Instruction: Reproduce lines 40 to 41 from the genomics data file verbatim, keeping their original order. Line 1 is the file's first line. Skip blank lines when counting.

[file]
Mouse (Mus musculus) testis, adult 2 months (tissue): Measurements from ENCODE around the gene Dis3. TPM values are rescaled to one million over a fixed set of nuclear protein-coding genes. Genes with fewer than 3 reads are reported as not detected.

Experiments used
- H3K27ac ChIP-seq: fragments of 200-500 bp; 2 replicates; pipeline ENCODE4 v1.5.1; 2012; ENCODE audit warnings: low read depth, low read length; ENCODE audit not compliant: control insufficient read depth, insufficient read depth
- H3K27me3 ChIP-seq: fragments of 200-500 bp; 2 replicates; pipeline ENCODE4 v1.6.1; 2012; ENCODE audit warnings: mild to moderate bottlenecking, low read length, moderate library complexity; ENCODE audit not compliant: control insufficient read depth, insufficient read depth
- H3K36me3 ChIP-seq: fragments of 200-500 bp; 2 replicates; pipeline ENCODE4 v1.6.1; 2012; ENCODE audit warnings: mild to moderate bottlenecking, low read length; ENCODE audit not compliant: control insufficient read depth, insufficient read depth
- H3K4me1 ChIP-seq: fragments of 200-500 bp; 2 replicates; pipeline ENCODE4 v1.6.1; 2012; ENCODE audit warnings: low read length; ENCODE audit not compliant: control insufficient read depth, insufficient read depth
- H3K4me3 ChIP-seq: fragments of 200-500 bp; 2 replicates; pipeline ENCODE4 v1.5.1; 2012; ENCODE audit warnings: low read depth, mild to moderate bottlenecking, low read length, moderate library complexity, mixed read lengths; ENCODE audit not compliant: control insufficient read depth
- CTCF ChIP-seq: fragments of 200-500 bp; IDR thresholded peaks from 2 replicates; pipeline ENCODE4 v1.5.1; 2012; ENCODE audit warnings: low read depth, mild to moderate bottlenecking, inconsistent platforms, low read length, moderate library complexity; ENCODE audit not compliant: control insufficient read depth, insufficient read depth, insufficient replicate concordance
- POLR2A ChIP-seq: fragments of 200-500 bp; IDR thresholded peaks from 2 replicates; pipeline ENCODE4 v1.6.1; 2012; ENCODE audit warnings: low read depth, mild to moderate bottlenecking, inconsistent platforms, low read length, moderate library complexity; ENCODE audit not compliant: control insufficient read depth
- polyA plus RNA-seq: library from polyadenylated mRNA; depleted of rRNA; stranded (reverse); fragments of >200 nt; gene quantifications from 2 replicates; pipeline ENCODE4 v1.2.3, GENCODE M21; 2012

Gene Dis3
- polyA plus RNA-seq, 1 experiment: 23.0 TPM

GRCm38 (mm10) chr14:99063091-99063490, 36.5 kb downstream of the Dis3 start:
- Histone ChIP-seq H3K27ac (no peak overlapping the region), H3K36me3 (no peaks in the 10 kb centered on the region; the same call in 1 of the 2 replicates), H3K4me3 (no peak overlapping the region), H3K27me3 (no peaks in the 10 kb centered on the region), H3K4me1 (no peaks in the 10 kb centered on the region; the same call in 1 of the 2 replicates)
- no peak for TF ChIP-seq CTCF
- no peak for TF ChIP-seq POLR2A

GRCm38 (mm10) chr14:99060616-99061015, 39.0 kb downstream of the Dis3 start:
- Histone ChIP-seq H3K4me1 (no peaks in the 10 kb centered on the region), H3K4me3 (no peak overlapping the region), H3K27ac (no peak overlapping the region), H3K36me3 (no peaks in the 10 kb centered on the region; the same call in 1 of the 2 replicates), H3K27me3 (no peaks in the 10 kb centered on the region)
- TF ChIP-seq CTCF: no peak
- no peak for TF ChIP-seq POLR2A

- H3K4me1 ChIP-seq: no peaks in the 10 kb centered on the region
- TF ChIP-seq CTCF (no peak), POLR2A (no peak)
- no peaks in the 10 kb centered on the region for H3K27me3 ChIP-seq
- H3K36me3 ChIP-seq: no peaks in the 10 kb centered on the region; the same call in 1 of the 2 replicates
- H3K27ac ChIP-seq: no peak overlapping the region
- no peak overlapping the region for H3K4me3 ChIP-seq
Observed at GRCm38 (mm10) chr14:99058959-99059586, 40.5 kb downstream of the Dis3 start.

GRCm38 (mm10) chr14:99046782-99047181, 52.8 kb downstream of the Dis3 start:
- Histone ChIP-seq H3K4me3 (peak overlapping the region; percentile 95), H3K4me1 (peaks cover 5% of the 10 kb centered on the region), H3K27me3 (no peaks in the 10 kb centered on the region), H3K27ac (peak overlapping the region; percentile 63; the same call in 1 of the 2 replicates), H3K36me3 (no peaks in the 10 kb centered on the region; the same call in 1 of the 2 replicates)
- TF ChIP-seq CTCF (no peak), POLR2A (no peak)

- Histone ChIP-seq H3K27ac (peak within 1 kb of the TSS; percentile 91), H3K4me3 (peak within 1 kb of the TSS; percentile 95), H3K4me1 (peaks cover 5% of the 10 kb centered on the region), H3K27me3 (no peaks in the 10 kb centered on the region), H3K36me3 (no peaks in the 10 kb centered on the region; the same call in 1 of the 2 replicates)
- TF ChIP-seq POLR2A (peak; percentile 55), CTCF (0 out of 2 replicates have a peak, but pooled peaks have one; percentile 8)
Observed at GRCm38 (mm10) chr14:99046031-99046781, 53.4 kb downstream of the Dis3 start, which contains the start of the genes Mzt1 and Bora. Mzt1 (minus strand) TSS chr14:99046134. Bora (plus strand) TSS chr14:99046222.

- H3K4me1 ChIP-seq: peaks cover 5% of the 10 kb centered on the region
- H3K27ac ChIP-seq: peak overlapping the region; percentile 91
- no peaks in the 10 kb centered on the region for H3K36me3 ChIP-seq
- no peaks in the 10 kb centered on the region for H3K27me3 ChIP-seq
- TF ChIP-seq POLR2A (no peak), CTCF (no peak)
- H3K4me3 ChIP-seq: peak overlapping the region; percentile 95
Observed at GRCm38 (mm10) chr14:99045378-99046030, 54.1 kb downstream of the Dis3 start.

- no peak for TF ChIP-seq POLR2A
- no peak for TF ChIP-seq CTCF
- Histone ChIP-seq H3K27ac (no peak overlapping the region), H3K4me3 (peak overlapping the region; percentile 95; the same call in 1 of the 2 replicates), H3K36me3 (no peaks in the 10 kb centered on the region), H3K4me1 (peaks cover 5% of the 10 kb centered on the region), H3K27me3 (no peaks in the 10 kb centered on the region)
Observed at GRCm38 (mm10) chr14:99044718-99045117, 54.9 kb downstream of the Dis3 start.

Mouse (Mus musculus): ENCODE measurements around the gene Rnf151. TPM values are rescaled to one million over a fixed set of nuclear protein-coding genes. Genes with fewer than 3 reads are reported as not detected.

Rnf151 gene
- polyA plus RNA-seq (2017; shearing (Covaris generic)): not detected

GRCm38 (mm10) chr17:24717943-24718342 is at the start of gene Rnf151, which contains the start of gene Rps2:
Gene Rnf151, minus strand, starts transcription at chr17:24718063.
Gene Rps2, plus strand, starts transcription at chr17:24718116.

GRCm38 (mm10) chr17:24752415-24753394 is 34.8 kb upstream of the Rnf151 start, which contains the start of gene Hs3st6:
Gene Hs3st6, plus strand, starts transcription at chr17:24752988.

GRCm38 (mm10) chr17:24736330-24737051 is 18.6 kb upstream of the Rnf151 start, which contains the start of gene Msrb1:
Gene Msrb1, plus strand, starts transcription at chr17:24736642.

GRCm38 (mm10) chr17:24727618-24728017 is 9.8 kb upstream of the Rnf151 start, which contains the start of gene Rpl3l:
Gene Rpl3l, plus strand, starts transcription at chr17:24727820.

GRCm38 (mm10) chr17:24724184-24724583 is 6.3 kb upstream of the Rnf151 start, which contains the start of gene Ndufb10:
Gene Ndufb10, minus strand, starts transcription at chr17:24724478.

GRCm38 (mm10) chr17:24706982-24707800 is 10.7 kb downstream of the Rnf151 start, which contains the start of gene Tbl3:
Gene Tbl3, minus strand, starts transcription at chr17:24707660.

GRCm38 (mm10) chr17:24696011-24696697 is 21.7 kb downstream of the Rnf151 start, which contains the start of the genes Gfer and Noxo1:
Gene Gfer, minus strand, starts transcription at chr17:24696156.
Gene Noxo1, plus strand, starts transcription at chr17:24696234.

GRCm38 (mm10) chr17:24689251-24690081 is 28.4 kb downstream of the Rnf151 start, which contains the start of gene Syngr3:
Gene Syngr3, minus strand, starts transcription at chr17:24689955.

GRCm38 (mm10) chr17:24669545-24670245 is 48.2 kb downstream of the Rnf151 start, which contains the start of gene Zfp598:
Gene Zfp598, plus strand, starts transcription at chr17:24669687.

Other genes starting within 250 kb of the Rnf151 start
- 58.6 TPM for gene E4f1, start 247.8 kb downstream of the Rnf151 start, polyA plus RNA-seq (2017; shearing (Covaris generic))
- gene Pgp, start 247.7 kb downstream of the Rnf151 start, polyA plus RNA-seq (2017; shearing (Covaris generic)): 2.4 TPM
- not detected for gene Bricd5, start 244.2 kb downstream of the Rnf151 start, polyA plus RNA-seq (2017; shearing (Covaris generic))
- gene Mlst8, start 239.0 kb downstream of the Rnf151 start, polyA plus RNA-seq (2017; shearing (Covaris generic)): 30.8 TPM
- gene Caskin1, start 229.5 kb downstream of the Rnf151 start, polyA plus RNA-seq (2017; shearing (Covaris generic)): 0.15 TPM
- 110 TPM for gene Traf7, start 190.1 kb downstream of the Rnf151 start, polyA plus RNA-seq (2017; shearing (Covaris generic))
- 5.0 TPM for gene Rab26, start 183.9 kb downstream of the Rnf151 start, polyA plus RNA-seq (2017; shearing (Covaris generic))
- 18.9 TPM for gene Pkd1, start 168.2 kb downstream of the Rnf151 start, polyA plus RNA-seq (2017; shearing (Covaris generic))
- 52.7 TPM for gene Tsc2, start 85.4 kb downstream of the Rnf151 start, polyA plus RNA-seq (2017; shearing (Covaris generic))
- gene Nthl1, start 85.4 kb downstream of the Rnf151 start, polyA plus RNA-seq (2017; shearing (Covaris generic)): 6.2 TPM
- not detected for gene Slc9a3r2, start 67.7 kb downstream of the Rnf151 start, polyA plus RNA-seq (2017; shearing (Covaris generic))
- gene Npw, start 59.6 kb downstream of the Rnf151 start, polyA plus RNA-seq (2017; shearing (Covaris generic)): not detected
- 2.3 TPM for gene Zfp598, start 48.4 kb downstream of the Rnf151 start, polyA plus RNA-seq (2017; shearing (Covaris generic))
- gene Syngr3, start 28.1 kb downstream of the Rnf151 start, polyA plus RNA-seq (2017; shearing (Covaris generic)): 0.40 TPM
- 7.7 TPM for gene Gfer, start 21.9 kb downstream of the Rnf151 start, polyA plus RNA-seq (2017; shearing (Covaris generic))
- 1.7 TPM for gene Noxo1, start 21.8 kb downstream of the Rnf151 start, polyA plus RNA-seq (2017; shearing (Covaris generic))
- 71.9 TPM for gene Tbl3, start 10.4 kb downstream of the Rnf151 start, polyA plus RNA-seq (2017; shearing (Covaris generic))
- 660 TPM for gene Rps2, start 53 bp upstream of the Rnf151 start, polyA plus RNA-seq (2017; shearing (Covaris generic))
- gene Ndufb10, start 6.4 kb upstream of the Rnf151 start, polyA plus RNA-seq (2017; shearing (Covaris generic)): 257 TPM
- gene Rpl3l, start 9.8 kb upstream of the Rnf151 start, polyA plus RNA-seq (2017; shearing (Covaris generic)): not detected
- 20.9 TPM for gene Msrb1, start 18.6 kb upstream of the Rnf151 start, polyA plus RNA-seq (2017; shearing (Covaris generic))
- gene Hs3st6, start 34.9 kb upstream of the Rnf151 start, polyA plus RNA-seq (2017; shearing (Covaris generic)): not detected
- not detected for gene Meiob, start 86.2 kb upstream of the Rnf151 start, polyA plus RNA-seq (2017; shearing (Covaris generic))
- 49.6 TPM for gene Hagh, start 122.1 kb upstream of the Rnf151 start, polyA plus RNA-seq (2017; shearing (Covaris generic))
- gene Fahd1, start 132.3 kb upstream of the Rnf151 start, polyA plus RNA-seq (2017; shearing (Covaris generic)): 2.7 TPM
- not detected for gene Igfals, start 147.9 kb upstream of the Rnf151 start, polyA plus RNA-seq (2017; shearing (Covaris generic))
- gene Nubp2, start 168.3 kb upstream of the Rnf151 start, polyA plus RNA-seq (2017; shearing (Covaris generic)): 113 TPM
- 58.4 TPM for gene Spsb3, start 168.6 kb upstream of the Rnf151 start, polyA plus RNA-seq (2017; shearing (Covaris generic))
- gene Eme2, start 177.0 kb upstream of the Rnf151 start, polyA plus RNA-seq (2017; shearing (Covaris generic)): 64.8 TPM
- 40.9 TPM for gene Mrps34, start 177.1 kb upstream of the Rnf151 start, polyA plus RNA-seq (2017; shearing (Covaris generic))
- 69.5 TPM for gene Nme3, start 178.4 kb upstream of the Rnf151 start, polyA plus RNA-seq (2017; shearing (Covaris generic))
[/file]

Observed at GRCm38 (mm10) chr14:99045378-99046030, 54.1 kb downstream of the Dis3 start.

- no peak for TF ChIP-seq POLR2A